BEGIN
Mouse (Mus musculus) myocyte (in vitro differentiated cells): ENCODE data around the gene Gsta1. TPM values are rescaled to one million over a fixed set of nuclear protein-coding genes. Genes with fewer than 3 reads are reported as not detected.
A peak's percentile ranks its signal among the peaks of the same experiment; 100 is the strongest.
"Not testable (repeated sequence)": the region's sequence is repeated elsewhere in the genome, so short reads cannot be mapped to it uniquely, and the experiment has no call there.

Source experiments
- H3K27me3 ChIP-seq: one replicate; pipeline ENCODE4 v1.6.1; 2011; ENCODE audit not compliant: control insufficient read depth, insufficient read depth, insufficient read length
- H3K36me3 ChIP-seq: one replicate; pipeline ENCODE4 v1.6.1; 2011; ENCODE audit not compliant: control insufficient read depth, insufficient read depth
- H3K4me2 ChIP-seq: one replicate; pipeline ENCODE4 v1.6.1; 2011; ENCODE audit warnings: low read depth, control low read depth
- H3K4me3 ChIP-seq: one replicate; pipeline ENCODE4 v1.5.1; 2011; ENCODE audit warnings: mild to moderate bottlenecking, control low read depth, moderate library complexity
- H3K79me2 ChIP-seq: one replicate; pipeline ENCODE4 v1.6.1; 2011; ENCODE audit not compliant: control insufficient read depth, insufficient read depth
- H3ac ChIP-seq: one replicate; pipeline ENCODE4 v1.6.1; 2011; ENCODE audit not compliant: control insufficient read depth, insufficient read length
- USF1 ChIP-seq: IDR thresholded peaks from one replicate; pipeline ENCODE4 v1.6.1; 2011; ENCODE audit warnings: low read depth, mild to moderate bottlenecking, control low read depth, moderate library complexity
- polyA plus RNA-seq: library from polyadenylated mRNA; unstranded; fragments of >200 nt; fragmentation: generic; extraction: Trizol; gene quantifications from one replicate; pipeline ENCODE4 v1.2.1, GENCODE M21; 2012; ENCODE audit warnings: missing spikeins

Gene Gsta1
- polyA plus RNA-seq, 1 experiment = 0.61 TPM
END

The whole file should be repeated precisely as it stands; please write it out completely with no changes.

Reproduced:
Mouse (Mus musculus) myocyte (in vitro differentiated cells): ENCODE data around the gene Gsta1. TPM values are rescaled to one million over a fixed set of nuclear protein-coding genes. Genes with fewer than 3 reads are reported as not detected.
A peak's percentile ranks its signal among the peaks of the same experiment; 100 is the strongest.
"Not testable (repeated sequence)": the region's sequence is repeated elsewhere in the genome, so short reads cannot be mapped to it uniquely, and the experiment has no call there.

Source experiments
- H3K27me3 ChIP-seq: one replicate; pipeline ENCODE4 v1.6.1; 2011; ENCODE audit not compliant: control insufficient read depth, insufficient read depth, insufficient read length
- H3K36me3 ChIP-seq: one replicate; pipeline ENCODE4 v1.6.1; 2011; ENCODE audit not compliant: control insufficient read depth, insufficient read depth
- H3K4me2 ChIP-seq: one replicate; pipeline ENCODE4 v1.6.1; 2011; ENCODE audit warnings: low read depth, control low read depth
- H3K4me3 ChIP-seq: one replicate; pipeline ENCODE4 v1.5.1; 2011; ENCODE audit warnings: mild to moderate bottlenecking, control low read depth, moderate library complexity
- H3K79me2 ChIP-seq: one replicate; pipeline ENCODE4 v1.6.1; 2011; ENCODE audit not compliant: control insufficient read depth, insufficient read depth
- H3ac ChIP-seq: one replicate; pipeline ENCODE4 v1.6.1; 2011; ENCODE audit not compliant: control insufficient read depth, insufficient read length
- USF1 ChIP-seq: IDR thresholded peaks from one replicate; pipeline ENCODE4 v1.6.1; 2011; ENCODE audit warnings: low read depth, mild to moderate bottlenecking, control low read depth, moderate library complexity
- polyA plus RNA-seq: library from polyadenylated mRNA; unstranded; fragments of >200 nt; fragmentation: generic; extraction: Trizol; gene quantifications from one replicate; pipeline ENCODE4 v1.2.1, GENCODE M21; 2012; ENCODE audit warnings: missing spikeins

Gene Gsta1
- polyA plus RNA-seq, 1 experiment = 0.61 TPM